• Nathan Cleverly vs. Tony Bellew/Piotr Wilczewski vs. James DeGale, Saturday, Liverpool England. The main event in Liverpool might be the most enjoyable fight of the weekend. A clash between British light heavyweight stand-outs Cleverly and Bellew has been on the cards for some time and comes to fruition right as both get ready to advance to the world stage. Of the two, Cleverly (22-0) is probably the more seasoned and the better boxer. He’s also got a degree in mathematics. Nevertheless, the less intellectually inclined Bellew (16-0) is the hometown fighter and a really hard puncher. Not that Cleverly is a pitty pat puncher, it’s just that he does damage via accumulation. If Cleverly can keep Bellew away, slip shots and dig to the body like he usually does, then he should come away with the win. But if Bellew manages to get close, he will do damage and could pull the minor upset, even by knockout. On the undercard, super middleweight James DeGale (10-1) starts his comeback after losing to George Groves earlier in the year, against Piotr Wilczewski (29-1), the European champion. For anybody else, facing a skilled and experienced, if not very powerful, boxer coming off a shock loss might not be a good idea. But the British lefty is still something of a super prospect, having won an Olympic gold medal for Britain and facing much stiffer than usual competition in his eleven fights. He should have enough to take out the cagey Pole.
  • Jonathan Barros vs. Celestino Caballero II, Friday, Buenos Aires Argentina. There was a time when Panama’s Celestino Caballero was one of the most feared men in boxing. That was until he laid an egg against Jason Litzau last year. When he lost to Barros in Argentina in July, the general reaction was “meh,” despite the fact that even the Argentine commentators thought he’d been robbed. That could well have been because Caballero (34-4) fought in the same listless manner that he did again Litzau, giving away rounds and looking nothing like the miniature Antonio Margarito/Paul Williams hybrid he used to. Still, in the name of all that’s fair, it’s good that Barros (33-1-1) has given him a rematch. The scrappy Argentine will be looking to pull something new out of the hat this time, since last time he couldn’t hurt Caballero and got dropped twice. Likewise, Caballero will be looking to not repeat his mistakes and make things much easier for himself, if he’s not simply on the slide.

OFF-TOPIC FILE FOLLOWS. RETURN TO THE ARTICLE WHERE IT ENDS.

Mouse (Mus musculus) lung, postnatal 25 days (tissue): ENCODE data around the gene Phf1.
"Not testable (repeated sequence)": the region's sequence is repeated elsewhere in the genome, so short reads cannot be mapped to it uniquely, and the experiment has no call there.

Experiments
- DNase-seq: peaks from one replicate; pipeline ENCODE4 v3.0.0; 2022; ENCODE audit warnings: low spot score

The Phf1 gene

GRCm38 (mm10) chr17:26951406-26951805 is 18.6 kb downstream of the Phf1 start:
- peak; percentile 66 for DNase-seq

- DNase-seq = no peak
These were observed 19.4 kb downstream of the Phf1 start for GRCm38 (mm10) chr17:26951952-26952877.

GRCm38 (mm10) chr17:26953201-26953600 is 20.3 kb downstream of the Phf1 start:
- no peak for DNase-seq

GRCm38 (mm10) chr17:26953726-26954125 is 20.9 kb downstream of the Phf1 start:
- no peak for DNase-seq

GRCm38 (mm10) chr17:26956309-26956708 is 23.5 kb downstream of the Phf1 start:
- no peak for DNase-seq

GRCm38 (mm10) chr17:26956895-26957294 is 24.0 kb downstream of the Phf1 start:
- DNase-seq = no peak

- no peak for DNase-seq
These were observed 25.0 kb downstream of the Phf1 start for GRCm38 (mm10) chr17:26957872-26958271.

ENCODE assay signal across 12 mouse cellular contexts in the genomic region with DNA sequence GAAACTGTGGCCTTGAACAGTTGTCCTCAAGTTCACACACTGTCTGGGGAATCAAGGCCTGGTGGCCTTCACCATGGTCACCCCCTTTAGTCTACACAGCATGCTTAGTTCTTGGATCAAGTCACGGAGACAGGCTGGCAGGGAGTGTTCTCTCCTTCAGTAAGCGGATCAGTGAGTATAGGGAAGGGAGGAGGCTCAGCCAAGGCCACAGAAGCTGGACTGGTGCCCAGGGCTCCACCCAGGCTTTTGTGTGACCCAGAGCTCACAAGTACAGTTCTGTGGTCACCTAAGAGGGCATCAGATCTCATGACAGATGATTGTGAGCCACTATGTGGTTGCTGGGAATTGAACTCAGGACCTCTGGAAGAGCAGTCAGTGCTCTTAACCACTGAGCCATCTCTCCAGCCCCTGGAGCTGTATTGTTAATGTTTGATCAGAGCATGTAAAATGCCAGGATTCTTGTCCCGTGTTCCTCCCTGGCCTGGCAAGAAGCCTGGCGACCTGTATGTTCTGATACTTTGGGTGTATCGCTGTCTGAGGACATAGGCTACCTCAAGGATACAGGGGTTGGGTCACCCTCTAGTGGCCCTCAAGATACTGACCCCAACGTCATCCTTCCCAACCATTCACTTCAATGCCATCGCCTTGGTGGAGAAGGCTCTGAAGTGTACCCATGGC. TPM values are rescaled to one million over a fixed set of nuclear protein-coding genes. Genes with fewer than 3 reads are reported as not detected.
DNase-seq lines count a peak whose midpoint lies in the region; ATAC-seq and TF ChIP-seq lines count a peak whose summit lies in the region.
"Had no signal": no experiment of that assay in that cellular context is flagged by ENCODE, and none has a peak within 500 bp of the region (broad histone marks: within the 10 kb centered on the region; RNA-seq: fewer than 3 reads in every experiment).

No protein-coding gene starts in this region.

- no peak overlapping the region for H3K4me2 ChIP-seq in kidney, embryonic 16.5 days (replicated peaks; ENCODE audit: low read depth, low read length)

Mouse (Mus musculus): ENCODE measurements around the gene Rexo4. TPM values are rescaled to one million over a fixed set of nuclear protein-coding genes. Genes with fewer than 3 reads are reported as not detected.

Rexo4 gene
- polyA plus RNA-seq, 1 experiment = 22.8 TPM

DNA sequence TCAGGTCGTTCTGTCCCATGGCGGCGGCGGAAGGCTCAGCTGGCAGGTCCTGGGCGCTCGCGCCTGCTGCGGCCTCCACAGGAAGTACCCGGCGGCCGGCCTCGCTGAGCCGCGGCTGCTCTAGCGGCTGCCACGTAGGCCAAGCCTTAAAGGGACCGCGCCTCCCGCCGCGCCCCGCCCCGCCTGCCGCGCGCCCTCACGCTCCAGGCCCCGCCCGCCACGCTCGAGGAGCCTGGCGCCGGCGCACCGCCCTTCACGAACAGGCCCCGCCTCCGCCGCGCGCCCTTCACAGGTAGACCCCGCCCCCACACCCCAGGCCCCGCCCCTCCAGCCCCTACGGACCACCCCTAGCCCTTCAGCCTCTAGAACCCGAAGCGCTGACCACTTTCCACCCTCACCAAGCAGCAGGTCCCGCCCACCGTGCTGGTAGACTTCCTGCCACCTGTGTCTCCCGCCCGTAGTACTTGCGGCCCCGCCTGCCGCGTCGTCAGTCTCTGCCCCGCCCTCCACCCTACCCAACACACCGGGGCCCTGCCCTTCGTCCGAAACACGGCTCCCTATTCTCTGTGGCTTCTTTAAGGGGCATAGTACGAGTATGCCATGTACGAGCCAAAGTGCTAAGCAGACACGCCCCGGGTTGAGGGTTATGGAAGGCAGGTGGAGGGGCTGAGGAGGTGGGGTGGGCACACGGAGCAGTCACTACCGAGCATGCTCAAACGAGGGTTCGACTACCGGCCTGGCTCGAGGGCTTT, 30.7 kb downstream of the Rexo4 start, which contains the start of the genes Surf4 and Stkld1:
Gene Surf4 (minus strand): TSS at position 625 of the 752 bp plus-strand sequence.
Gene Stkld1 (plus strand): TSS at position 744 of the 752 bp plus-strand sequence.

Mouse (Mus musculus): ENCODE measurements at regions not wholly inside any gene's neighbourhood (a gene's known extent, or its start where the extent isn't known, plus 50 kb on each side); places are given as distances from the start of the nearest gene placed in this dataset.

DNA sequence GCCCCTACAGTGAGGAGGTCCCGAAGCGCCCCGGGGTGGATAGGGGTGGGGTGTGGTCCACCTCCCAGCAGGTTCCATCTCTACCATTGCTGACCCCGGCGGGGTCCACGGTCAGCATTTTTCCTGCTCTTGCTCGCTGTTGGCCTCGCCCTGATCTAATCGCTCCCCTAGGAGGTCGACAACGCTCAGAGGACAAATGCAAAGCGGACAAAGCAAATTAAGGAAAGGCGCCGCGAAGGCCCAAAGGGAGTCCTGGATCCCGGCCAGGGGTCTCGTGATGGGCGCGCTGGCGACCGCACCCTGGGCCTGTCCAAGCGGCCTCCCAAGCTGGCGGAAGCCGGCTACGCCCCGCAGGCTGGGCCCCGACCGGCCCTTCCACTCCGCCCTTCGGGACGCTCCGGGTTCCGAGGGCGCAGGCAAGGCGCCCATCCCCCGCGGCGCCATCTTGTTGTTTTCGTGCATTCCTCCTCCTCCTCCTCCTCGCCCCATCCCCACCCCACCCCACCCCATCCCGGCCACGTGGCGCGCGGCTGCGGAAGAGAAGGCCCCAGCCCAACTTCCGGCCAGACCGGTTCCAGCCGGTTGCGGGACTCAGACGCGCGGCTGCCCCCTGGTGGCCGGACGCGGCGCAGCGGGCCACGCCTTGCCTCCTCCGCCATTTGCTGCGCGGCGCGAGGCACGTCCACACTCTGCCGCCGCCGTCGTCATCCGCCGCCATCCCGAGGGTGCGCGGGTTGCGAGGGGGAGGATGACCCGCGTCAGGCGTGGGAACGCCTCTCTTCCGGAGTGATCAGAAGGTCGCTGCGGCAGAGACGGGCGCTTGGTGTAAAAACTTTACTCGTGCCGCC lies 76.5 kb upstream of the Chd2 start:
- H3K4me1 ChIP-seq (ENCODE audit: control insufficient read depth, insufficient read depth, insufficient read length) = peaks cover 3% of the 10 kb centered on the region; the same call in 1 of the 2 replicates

• Hugo Ruiz vs. Francisco Arce, Saturday, Fox Deportes, Los Mochis Mexico. If sparks somehow fail to fly between Cleverly and Bellew, come to this bantamweight fight for your action fix. Ruiz and Arce already faced off in May in an all action, four knockdown fight that Ruiz won by hotly contested unanimous decision. Francisco (31-7-3) is the not quite as good younger brother of Jorge Arce and fights in a carbon copy, swarming style. Ruiz (28-1) is an upright boxer-puncher and managed to put Arce all the way through the ring ropes and on to the floor last time. His face was badly marked by the end of their first bout and he’ll need to have learnt to keep up with Arce’s pace if he doesn’t want this to be a repeat, hard, pick ’em fight.
  • The Rest. Undefeated but under-the-radar featherweight prospect Michael Franco (19-0) takes on Orlando Cruz (16-2), who’s coming off two losses, on Telemundo Friday… Lightweight prospect Michael Perez (14-0) faces Tyrone Harris (24-8), who’s lost to a who’s who of the division, on Friday night on TeleFutura… Kimbo Slice (1-0) has his second professional boxing match, in Nebraska on Saturday… Cruiserweight B.J. Flores is fighting too, in Missouri on

About Tim Starks

Tim is the founder of The Queensberry Rules and co-founder of The Transnational Boxing Rankings Board ( He lives in Washington, D.C. He has written for the Guardian, Economist, New Republic, Chicago Tribune and more.